At Fitzpatricks autopsy, ascites would have been one of the first abnormal things observed, and would have triggered a search for its cause. In Fitzpatrick’s case the liver was not found to be hard, shrunken and small which is what is found with cirrhosis, but instead it was enlarged by a sarcoma – the exact opposite of what would be found in cirrhosis – and the sarcoma was ‘disseminated’ meaning it had spread to involve the stomach and other tissues in the abdomen. These other deposits, known as metastases are not found with cirrhosis: a cirrhotic liver does not spread and invade adjacent structures. But metastases from a tumour do invade adjacent and distant structures and provoke local tissue responses which include the production of the ascites fluid. It should also be mentioned that despite what Stuart Rowsell claims, there is NO KNOWN LINK between alcohol and liver sarcoma. The presence of a liver sarcoma is not in any way an indication of alcoholism.
The autopsy findings listed on the Death Certificate are very clear and consistent. Fitzpatrick died of heart failure which was a secondary effect of the metastatic sarcoma of the liver. Those are the facts and there are no alternate facts. Nothing was found at autopsy which in any way gives support to the notion Fitzpatrick was an alcoholic. For anyone who has read this far, continuing to suggest otherwise is lying: lying is saying something you know not to be true.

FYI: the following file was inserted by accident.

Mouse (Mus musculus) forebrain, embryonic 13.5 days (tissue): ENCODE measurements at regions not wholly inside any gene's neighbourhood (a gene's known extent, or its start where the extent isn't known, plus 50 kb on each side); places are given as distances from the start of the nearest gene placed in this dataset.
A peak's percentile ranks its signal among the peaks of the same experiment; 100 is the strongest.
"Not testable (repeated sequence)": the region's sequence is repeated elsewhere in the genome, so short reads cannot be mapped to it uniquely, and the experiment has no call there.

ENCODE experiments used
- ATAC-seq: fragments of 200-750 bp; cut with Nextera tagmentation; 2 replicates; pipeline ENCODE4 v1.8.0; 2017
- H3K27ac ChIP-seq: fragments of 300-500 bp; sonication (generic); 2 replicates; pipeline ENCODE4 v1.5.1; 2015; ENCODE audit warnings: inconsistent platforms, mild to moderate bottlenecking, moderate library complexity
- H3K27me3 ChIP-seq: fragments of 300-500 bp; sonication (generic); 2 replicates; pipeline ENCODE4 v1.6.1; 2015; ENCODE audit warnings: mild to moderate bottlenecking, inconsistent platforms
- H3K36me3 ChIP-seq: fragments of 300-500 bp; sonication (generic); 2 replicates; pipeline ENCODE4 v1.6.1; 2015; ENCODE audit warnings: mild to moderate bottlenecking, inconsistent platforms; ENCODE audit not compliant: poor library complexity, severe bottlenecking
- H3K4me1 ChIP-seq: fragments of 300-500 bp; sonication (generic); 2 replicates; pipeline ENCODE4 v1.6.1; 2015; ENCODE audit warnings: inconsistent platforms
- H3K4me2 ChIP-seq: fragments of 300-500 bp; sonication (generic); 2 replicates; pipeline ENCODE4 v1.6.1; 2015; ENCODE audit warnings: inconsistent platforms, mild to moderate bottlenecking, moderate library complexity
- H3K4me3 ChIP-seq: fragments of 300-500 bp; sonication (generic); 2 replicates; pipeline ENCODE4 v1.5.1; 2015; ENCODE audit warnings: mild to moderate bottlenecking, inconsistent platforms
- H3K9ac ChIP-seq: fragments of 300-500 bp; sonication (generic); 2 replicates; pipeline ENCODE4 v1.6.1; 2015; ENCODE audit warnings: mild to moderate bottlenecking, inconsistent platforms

In 1924, without the benefit of modern palliative medicine Fitzpatrick likely suffered a miserable lingering death. To claim he died of complications of alcoholism is not just wrong, its utterly without foundation and inhumanly cruel. There is ZERO medical evidence that he was an alcoholic when he died.
Incidentally, for anyone genuinely interested in finding out more of the truth about Fitzpatrick, the argument that he had a problem with drink as a young man is discussed in detail HERE. It’s unfortunate and unfair that the stigma of alcoholism has been attached to him because of Corfield’s careless reading of his death certificate.
People whose interest is in knowing what really happened in the Kelly Outbreak should not promote lies about how Fitzpatrick died. It had nothing to do with alcoholism and there is no evidence anywhere that he was an alcoholic.